Family / Kids

“I’m a big boy. And also a little girl.”

That’s what my daughter said to me last night as she sat on the toilet in the men’s room.

(Not for any subversive reason; only because the ladies’ room was occupied, and when a 2 year old has to pee…)

It’s not the first time she’s said something like that. “When I’m a big boy, I’ll pee standing up” is a common refrain in our house. Or “I’m a little girl now, but soon I’ll be a big boy.”

I’ve been walking a fine line in my responses. On the one hand, there is a need to teach her that she was born with female genitalia, and so, as far as how society labels her right now, she’s a girl.

But I hate that. And at the same time, I cling to it.

(Insert side note where I talk about how I never thought I’d be saying anything like this when it comes to parenting. Also that, yes, we discuss the biological differences between males and females, but that’s not what I’m talking about here.)

But I am saying this. Because on the one hand, yes, I wonder if not being firm in my own stance is confusing to her. But on the other hand, life is fucking complicated. And she does need to know that, at least in simple ways a 2 year old can understand.

On the one hand, I want her to know she’s a girl, and take pride in that. On the other, I don’t want her to ever feel like I’m fitting her into a cookie cutter stereotype that the world is presenting her with.

On the one hand, I want her to enjoy her dolls and her dressers, and her pink, sparkly things. On the other hand, I love that she loves trains and trucks and wearing sweatpants and tshirts, and want to encourage that.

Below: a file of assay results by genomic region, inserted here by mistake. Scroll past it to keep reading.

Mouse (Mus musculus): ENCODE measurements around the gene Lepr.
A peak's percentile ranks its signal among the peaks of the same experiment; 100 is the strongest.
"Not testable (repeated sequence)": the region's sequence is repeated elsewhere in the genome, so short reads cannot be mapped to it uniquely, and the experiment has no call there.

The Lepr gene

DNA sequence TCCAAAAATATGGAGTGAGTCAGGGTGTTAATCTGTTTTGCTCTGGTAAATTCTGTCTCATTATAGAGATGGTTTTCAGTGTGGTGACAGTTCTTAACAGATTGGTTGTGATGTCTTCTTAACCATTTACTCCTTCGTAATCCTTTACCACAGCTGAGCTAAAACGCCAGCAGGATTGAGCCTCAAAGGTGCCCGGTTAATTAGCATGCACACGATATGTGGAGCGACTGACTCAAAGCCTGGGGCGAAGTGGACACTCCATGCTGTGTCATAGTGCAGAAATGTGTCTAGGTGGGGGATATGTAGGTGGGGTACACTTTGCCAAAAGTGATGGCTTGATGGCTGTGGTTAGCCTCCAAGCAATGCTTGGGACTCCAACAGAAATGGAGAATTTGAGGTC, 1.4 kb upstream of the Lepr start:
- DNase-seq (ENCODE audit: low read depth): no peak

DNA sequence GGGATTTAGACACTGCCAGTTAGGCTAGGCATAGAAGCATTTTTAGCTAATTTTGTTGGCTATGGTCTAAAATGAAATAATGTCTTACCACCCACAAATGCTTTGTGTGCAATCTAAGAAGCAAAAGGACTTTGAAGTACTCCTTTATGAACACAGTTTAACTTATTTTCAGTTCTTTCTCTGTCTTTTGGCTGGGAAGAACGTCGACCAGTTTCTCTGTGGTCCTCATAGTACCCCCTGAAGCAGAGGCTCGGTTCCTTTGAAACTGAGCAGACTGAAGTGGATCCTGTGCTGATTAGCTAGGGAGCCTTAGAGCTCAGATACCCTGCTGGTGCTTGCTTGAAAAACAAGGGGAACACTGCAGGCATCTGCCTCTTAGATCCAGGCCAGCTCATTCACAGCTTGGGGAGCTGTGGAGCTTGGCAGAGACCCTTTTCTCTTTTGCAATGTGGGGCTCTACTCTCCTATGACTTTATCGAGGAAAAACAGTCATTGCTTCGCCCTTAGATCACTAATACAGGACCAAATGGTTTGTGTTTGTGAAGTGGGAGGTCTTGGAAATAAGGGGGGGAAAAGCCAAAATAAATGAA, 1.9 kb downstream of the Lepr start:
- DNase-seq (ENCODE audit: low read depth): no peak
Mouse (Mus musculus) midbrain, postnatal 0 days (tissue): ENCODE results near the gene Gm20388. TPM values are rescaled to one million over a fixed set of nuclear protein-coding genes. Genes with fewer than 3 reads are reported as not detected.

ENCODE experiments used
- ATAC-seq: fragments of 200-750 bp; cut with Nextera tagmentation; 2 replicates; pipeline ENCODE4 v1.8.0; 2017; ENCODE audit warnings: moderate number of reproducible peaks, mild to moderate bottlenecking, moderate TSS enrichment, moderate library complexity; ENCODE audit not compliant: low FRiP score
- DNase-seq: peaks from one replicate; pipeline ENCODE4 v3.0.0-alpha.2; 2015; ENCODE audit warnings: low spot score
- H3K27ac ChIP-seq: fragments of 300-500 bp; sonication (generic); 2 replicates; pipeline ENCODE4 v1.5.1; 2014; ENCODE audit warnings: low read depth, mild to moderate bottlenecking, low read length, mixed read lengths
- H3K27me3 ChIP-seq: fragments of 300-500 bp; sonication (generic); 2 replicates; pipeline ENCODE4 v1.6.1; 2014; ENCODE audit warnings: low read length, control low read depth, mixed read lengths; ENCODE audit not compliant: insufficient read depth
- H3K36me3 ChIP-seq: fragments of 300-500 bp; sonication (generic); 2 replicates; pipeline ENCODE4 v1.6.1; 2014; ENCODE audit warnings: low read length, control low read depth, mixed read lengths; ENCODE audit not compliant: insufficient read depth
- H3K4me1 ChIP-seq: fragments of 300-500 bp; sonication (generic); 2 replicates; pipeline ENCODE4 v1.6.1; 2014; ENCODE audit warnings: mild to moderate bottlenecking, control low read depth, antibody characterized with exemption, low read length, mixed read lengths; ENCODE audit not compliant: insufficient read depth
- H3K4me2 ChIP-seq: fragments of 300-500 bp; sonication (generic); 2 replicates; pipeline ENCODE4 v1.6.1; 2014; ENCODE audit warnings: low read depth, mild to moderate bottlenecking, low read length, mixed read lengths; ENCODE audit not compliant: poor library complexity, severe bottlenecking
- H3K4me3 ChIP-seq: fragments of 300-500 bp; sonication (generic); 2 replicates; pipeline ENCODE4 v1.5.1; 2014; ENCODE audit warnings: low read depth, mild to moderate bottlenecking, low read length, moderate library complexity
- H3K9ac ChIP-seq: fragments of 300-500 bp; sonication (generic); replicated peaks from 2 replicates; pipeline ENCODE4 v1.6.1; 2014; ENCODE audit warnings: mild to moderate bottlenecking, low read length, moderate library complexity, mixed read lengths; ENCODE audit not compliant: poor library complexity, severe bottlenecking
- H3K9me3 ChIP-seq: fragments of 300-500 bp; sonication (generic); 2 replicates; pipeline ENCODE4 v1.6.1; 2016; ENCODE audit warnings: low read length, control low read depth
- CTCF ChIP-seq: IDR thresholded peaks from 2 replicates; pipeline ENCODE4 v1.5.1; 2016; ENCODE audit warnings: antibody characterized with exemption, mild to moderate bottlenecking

And then on the one hand, I worry that, having two moms, she’ll already be more likely to fall under scrutiny in re anything that makes her less-than-feminine. And on the other hand, well. Fuck that.

And on the both hands, I want her to be able to play with anything she wants to play with. I want to run through the toy aisles that are labeled to the world with blue shelves and pink shelves and set fire to them. I want her to know that it’s okay to like “girl” things and “boy” things, and still be a girl.

And I want her to know that it’s okay to look like a girl and feel like a boy.

And then I start spinning in circles until I’m back where I started, not knowing what to say at all. So instead I smile, and I nod, and I say yes.

And if, somewhere down the line, she decides that, in fact, she does want to grow up to be a big boy, then I’ll have a funny story to tell.

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  1. I love honest parenting. I love that you are able to share so truthfully and vulnerably your thoughts on such a huge topic. THANK YOU.
    Your child is perfect and what ever this child choses to be will be perfect. I am amazed at your ability to be so open with that AND honest about the confusion it holds. We never want any pain for our kids and we have already opened them up to be “different”. My children were raised by me as a single mom until we met their other mom. They were teens and almost teens. Trust me, there was a lot of fun days and still is daily. BUT I am proud of the strength and acceptance kids of gay parents have.
    You are an amazing mother and i look forward to following your blog!

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